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The traditional European image of the Upper Palaeolithic – of early modern humans with blade technology, a succession of typologically distinct industries, durable evidence of abstract behaviours and economic specialisation – is not easily transposable to South and Southeast Asia. As a result of this, we have chosen to confine our discussion of the “Upper Palaeolithic” of South and Southeast Asia to within chronological rather than technological markers. Our coverage begins c. 74,000 years ago (or 74 kbp) with the most recent eruption of the Toba supervolcano (the Youngest Toba Tephra [YTT] event) in Sumatra (Oppenheimer 2001). The fallout record from this eruption is well documented in both regions to be examined and a matter of considerable importance for its impact on early human populations in these areas. We conclude our discussion at the recently recognised base of the Holocene, c. 11,700 calibrated (cal) years ago (Blockley et al. 2006). Geographically, we are concerned with the archaeological records of those countries bordering the northern shores of the Indian Ocean in the west (particularly Pakistan, India and Sri Lanka) and countries that surround and are located in the South China Sea and Wallacean seas to the east (Cambodia, Indonesia, Laos, Malaysia, the Philippines, Thailand and Vietnam). All sites and dates are listed in Table 1.23.1; sites are presented in Map 1.23.1. Dividing the data into oceanic units like this not only presents a more regionally focused (rather than nationally defined) study, it allows us to assess the evidence for the initial colonisation of these regions by modern humans, which is thought to have occurred during this time and which is widely believed to have followed a coastal pathway.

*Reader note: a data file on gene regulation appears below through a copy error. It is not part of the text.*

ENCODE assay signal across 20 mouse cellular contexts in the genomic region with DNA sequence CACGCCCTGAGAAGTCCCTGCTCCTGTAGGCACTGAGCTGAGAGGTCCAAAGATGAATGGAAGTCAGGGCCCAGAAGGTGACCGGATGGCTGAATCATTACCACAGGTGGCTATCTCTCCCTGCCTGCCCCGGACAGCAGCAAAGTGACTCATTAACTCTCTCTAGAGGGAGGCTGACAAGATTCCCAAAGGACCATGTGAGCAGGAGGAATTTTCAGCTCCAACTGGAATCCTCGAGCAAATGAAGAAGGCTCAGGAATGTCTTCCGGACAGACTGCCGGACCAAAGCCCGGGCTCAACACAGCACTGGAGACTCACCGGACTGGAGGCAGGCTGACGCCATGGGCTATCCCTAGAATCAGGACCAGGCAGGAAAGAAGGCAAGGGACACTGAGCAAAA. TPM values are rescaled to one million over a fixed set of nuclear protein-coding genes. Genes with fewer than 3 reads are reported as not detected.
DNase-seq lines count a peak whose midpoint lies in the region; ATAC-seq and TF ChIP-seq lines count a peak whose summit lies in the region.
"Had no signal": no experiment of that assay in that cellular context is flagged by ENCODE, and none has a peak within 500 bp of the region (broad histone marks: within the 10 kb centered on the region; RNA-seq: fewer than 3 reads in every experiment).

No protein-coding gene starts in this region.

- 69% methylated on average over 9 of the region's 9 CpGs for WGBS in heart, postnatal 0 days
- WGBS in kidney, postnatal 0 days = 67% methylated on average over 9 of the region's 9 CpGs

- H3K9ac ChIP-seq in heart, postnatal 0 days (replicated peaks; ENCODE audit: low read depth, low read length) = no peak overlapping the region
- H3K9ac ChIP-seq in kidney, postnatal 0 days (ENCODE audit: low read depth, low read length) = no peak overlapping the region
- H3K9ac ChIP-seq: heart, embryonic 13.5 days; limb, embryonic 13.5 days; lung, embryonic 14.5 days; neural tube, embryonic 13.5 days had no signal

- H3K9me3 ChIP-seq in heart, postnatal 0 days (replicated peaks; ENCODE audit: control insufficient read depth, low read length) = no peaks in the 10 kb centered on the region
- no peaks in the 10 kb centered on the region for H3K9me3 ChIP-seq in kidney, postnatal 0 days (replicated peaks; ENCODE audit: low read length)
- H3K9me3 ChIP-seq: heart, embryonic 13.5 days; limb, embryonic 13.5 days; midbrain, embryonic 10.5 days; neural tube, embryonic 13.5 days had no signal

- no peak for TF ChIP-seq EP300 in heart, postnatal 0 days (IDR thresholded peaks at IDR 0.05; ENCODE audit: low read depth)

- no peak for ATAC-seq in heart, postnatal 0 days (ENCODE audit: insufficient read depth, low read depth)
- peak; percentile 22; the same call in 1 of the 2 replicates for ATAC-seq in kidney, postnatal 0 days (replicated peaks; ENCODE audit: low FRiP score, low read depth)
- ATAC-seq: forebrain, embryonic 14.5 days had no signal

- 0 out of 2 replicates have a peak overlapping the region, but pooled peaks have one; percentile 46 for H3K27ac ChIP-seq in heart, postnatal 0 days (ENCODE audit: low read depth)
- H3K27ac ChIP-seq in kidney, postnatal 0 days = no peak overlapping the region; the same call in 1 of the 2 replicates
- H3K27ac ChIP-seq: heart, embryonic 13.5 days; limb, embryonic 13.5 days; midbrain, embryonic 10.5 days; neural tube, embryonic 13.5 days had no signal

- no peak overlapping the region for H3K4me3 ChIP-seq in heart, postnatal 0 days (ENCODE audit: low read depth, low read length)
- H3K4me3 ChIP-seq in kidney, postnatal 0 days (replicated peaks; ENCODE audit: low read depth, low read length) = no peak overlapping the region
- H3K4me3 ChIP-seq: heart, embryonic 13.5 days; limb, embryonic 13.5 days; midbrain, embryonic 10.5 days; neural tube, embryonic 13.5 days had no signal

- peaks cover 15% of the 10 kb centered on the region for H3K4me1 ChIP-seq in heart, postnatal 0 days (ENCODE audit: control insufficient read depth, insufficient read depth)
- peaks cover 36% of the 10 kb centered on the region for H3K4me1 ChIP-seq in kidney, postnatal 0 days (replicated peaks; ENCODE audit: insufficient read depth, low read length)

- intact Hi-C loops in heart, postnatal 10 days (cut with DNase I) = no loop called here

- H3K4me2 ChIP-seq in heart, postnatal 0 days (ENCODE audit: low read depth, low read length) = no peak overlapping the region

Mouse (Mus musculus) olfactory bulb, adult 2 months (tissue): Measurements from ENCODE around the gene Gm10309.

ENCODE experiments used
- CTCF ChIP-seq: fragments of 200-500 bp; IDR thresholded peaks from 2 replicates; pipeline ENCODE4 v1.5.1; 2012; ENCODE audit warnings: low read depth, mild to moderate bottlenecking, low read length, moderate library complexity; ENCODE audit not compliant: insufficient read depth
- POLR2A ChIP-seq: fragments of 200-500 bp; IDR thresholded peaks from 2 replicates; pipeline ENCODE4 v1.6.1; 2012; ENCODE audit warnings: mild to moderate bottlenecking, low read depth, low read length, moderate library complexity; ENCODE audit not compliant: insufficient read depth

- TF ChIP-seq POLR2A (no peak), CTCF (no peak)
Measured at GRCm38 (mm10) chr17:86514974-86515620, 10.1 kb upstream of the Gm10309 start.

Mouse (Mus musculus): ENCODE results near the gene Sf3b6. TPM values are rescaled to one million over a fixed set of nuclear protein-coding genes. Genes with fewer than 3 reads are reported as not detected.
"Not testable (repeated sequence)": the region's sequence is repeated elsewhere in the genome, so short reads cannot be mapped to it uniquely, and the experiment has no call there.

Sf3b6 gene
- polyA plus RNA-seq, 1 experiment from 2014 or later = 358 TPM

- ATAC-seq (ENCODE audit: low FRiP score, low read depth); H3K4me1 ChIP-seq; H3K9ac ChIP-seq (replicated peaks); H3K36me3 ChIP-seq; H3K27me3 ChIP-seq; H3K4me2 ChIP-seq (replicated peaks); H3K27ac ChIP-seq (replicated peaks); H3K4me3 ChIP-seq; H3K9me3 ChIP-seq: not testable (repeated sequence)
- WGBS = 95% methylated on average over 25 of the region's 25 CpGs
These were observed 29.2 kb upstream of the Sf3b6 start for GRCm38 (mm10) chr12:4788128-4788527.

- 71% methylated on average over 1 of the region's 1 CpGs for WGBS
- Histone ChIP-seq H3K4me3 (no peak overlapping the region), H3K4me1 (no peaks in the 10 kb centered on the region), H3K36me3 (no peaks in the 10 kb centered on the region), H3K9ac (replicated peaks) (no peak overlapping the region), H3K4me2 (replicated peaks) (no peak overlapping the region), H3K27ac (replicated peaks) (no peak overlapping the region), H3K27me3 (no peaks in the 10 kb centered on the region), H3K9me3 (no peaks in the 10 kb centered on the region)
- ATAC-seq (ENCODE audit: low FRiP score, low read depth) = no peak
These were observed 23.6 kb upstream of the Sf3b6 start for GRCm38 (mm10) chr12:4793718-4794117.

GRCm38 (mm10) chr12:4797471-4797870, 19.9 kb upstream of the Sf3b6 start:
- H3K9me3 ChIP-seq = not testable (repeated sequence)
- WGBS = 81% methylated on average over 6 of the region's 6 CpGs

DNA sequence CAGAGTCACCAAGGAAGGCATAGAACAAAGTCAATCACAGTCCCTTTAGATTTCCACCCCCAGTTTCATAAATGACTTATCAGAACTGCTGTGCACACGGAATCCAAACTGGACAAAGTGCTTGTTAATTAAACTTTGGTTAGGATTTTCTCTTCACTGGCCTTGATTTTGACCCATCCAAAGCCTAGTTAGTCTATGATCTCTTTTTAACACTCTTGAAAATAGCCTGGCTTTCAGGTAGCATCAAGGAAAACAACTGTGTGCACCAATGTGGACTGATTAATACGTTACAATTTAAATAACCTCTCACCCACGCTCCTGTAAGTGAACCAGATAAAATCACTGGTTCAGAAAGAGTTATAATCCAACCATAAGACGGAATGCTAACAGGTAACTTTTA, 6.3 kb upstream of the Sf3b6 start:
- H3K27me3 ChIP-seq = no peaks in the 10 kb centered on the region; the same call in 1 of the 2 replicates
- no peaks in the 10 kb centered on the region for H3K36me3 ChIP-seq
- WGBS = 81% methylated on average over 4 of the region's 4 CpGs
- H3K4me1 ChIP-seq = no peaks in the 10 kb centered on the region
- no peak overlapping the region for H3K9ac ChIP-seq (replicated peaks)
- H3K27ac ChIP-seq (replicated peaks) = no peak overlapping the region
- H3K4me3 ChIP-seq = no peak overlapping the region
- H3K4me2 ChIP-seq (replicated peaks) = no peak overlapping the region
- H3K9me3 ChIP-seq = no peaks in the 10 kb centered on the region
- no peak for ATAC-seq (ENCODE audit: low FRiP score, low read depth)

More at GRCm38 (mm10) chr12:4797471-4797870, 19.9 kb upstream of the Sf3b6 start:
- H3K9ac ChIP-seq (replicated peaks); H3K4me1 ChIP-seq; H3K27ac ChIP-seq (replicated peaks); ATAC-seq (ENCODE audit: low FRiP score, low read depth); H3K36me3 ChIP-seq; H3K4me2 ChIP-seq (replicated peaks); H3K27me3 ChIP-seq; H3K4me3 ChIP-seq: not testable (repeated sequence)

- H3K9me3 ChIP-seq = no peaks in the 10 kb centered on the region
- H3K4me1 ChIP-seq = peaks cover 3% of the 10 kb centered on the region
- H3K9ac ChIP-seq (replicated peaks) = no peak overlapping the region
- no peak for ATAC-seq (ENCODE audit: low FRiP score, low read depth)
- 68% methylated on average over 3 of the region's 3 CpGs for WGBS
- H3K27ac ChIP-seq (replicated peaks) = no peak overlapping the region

This book examines the first human colonization of Asia and particularly the tropical environments of Southeast Asia during the Upper Pleistocene. In studying the unique character of the Asian archaeological record, it reassesses long-accepted propositions about the development of human 'modernity.' Ryan J. Rabett reveals an evolutionary relationship between colonization, the challenges encountered during this process – especially in relation to climatic and environmental change – and the forms of behaviour that emerged. This book argues that human modernity is not something achieved in the remote past in one part of the world, but rather is a diverse, flexible, responsive and ongoing process of adaptation.